(1) 26 pts. Answer TRUE or FALSE. If the statements are true, explain or give a supporting example. If the statements are false, either correct the statement or give a counter example.
a) Control by regulated transcription termination is necessarily unique to prokaryotes.
b) In humans, reverse transcriptase is found only in individuals infected with retroviruses.
c) i) Most oncogenic retroviruses require a helper virus to propagate.
ii) Oncogenic retroviruses carrying mutations in the env gene require a helper virus
to cause tumors.
d) All genes that affect dorsal/ventral patterning in Drosophila are maternal effect genes.
e) In order for a two-hybrid system based on the lexA operator and DNA binding domain and the GAL4 activation domain to work, the yeast strain must contain a GAL80- mutation.
f) ES cells from a black (B/B) strain of mice are made mutant for one copy of the IRAK locus and injected into a blastocyst derived from brown (b/b) colored mice. If this blastocyst develops into a mouse and the mouse is crossed to a brown mouse, one-quarter of the progeny will be black-colored and heterozygous for the IRAK mutation.
2) 24 pts. Short answer section.
(a) Offer an explanation for why retro-elements generally account for a larger fraction of the genome than do transposable elements akin to P elements or the Ac/Ds elements of maize.
(b) Cancers can be induced by exposure to certain chemicals. Most such carcinogens are mutagens, however, some chemical carcinogens seem to cause cancer without inducing mutations. Briefly offer explanations for why mutagens may induce tumors and for how non-mutagenic carcinogens might act.
(c) Partial diploids of E. coli that are IS/I+ are uninducible, whereas I-d/I+ partial diploids are constitutive. What do you think would be the phenotype of an IS/I-d strain? Explain your answer.
(d). Draw the result of the PaJaMo experiment in the left graph. On the right graph, draw the predicted curve if the donor strain carried a lacIQ mutation. Genotypes are identical expect for the indicated difference. Briefly explain your answers.
3) 12 pts. One way that the spätzle (spz) gene product was identified as the Toll ligand in the Drosophila D/V patterning pathway, was by purifying active Spz protein and injecting it into the perivitelline space between the egg shell and the embryo.
(a) Assuming that Spz protein remained at the site of injection, and that the injected embryos were derived from mothers mutant for spz, what would you expect the D/V phenotype of the injected embryos to be? (Answer for the embryo as a whole and for the site of injection.)
(b) Would you expect to find active Spz in easter- mutants? How about dorsal- mutants? Explain.
4) 38 pts. In E. coli utilization of ß-glucosides such as salicin requires three genes encoded in a single operon: bglG, bglF, and bglB. The bglB gene encodes an enzyme needed to metablize ß-glucosides--it has no regulatory role.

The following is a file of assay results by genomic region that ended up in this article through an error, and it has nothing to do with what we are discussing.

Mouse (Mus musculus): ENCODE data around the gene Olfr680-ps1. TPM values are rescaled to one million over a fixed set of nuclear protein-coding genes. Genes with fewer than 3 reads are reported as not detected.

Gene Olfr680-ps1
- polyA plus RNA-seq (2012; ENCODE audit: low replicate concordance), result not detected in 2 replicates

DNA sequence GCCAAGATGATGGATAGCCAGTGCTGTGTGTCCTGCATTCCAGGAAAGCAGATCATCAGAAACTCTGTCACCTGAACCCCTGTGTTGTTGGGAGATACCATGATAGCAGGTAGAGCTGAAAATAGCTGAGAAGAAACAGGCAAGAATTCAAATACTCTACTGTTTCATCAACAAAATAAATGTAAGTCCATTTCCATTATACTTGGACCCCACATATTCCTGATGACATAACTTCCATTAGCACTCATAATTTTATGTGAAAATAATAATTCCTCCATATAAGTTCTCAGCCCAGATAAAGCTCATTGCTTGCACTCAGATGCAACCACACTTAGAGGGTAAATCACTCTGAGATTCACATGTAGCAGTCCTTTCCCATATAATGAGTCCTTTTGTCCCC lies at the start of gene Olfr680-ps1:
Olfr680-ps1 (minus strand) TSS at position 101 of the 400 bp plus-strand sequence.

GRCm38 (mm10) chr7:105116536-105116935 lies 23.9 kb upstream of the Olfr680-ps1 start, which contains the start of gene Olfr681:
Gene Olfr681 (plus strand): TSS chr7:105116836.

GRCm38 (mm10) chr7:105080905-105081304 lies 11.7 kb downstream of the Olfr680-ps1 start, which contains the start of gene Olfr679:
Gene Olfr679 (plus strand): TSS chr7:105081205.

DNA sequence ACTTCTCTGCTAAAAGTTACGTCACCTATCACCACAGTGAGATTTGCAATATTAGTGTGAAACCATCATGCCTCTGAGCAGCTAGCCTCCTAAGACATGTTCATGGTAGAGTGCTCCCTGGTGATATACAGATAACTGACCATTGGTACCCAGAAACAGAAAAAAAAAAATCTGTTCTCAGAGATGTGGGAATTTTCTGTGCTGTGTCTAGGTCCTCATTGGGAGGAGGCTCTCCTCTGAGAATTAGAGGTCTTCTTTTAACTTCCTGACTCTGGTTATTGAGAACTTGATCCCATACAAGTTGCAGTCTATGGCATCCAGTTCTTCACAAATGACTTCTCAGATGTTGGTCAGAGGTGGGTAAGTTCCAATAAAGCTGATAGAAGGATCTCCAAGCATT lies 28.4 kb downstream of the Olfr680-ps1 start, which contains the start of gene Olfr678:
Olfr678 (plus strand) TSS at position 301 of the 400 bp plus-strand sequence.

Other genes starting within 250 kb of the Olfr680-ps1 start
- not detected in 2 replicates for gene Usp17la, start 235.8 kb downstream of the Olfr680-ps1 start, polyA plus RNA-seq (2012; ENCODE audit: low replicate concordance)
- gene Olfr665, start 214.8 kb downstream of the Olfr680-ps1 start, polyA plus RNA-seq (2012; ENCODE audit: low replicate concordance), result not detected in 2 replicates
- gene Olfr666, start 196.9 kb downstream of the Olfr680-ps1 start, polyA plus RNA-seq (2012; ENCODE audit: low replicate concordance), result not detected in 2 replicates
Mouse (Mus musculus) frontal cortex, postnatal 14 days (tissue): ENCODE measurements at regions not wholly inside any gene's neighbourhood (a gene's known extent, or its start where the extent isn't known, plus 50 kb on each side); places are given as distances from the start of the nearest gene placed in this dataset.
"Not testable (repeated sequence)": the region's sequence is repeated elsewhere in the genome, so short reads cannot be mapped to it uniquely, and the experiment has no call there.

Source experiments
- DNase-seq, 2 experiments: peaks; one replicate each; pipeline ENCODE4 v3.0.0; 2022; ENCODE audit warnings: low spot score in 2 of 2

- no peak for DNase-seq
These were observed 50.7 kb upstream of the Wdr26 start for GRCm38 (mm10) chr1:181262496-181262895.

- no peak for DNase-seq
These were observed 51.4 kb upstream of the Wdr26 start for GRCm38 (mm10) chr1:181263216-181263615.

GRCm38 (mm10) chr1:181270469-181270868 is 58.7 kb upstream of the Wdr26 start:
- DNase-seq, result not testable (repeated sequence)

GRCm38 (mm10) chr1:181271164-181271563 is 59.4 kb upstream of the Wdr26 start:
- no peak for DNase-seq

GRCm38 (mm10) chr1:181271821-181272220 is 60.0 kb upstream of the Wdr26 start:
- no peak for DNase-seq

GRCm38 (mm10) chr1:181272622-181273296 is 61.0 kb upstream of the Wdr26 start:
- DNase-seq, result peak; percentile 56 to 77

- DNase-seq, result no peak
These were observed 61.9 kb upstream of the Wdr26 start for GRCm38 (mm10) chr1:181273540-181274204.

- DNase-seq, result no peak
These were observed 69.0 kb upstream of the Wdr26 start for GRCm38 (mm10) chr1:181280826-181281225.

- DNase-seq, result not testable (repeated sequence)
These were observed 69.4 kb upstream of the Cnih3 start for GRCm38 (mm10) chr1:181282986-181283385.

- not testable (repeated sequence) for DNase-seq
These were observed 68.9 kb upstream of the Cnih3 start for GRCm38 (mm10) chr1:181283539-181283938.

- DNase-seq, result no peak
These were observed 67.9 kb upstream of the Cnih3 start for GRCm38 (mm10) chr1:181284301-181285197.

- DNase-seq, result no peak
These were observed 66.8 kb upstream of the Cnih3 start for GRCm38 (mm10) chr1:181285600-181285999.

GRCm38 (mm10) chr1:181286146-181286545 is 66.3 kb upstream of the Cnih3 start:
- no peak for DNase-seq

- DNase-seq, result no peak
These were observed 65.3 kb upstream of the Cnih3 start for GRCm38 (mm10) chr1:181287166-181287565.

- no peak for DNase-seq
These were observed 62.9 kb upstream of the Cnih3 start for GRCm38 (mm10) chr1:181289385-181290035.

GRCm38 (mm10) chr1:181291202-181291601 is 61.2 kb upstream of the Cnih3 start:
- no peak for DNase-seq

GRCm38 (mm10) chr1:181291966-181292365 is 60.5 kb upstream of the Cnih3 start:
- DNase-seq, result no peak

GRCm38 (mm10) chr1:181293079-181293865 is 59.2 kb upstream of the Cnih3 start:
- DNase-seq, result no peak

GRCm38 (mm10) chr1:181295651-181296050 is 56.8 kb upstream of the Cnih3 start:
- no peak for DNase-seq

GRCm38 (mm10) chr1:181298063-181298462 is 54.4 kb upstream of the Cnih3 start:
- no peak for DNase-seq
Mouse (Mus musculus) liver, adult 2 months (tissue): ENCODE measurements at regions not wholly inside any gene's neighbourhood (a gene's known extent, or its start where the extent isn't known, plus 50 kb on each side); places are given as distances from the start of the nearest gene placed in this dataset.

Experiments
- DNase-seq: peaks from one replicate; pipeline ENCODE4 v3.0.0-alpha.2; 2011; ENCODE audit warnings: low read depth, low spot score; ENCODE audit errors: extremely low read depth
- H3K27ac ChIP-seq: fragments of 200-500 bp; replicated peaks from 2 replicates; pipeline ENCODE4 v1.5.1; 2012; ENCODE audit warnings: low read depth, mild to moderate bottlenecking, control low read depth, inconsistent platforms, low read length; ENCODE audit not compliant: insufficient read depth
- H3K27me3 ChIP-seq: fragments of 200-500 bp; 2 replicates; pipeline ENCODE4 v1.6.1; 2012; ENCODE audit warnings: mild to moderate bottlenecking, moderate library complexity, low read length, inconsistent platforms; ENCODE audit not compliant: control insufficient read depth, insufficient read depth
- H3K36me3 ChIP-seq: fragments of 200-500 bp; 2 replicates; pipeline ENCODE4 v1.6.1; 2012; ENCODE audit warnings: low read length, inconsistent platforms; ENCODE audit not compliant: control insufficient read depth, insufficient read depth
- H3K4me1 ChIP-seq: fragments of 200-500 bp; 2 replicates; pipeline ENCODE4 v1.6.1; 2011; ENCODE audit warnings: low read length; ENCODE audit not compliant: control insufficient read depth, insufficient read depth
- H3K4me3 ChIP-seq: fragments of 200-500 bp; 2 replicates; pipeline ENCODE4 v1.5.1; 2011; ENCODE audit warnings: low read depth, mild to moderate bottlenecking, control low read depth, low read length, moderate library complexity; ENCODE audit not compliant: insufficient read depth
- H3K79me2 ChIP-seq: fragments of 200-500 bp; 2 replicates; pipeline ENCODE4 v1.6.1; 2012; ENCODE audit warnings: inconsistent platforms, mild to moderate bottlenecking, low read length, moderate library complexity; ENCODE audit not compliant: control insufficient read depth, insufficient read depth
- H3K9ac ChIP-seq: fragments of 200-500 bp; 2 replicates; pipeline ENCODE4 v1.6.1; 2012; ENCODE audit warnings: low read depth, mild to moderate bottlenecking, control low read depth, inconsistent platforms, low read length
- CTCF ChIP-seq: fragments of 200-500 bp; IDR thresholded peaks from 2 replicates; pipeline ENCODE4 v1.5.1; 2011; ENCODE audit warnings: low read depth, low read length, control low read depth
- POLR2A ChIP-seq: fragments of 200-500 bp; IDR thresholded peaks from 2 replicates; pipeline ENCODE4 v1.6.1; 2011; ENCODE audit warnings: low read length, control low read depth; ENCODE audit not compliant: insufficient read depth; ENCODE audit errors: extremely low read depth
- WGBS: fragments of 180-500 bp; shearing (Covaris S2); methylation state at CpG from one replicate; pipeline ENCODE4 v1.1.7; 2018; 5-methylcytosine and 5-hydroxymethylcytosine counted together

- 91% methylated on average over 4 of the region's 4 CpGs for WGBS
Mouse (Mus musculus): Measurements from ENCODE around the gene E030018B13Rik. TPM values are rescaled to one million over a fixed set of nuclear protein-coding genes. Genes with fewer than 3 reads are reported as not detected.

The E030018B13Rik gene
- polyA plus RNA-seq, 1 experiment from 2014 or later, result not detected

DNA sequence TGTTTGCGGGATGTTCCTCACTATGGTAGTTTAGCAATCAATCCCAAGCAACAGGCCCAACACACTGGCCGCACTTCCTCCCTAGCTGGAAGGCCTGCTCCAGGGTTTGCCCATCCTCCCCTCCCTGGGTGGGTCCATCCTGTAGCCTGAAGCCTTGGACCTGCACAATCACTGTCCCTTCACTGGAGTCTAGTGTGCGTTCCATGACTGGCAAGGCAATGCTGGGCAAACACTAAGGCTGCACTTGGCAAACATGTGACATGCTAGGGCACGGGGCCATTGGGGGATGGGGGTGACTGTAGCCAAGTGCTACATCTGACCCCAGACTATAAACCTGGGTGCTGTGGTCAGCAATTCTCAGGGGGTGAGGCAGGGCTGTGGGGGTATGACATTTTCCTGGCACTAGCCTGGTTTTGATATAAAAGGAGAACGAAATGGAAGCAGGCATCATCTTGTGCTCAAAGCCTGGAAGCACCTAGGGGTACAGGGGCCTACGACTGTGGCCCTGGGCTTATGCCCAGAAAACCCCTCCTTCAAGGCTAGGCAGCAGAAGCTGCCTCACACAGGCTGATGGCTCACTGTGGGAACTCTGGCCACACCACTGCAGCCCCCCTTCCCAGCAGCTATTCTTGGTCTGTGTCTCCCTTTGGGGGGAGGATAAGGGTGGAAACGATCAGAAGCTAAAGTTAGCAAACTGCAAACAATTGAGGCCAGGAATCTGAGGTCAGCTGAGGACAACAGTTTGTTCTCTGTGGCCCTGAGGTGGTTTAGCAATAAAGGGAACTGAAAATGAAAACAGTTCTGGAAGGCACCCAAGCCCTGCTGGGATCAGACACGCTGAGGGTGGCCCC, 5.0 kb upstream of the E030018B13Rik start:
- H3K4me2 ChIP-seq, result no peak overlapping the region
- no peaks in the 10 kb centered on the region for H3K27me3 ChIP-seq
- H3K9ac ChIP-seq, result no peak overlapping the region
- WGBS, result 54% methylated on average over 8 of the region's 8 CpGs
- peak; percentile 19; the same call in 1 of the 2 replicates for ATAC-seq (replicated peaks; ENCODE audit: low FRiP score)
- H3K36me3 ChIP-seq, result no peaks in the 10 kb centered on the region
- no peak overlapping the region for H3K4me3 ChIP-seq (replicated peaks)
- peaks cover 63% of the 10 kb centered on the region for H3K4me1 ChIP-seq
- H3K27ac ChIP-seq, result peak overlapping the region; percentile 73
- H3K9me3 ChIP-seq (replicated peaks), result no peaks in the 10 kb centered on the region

The bgl operon is normally expressed at very low levels, but it can be induced by ß-glucosides, all of which act as true inducers. A transcription terminator is located between the bgl-promoter and the bglG gene. Under non-inducing conditions most transcripts stop prior to reaching bglG. Under inducing conditions most transcripts read through the terminator. The following model for bgl regulation has been developed:
bglG encodes a transcription anti-terminator. The bglG protein is active in the presence of inducer and allows read through of the bgl "t" region.
bglF encodes a dual-function protein. It is a membrane protein that serves as the ß-glucoside transporter, and as a negative regulator of bgl operon expression. When inducing sugars are present bglF brings them into the cell, phosphorylating them as they enter the cytoplasm. In the absence of inducer, bglF phosphorylates the bglG protein, thereby inhibiting its transcription anti-termination activity.
a) 10 pts. Fill in the following table stating the predicted Bgl phenotypes and whether the bgl operon would be induced, inducible, uninducible, or constitutive. Assume the mutations are recessive nulls.
b) 8 pts. The model predicts that it should be possible to isolate additional types of bgl regulatory mutations. What sort of additional mutation(s) should you be able to isolate? State phenotype(s) and whether they would be dominant or recessive. Briefly explain.
c) 8pts. Based on your answers to parts a) and b), suggest additional genetic tests of the model utilizing double mutants. Briefly state the predicted epistatic relationships and their meaning (i.e. what suppresses what). You do not need to consider all possible combinations--only present those that provide informative tests.
d) 12 pts. In vitro experiments were performed to test the model. Using a bgl+ template and pure BglG, BglF, and RNA polymerase holoenzyme proteins only, the following results were obtained (as assayed by Northern blot.)
i) The results appear not to be entirely consistent with the proposed model for bgl regulation. Which data are consistent and which are problematic? Why?
ii) Can you think of a way to explain the in vitro results without discarding the model?
Propose a simple in vitro test of your explanation. (You may use any mutant protein or template and/or any "reasonable" biochemical reagent(s) you can imagine.)
Extra credit 5 pts.
You have isolated an E. coli lac mutant with the following properties. The lac operon is highly expressed in the presence of IPTG or several naturally occurring B-galactosides but is off in the presence of lactose. This mutation is recessive in diploid analysis. Which gene is the best candidate to be mutated in this strain and what is the nature of the mutation?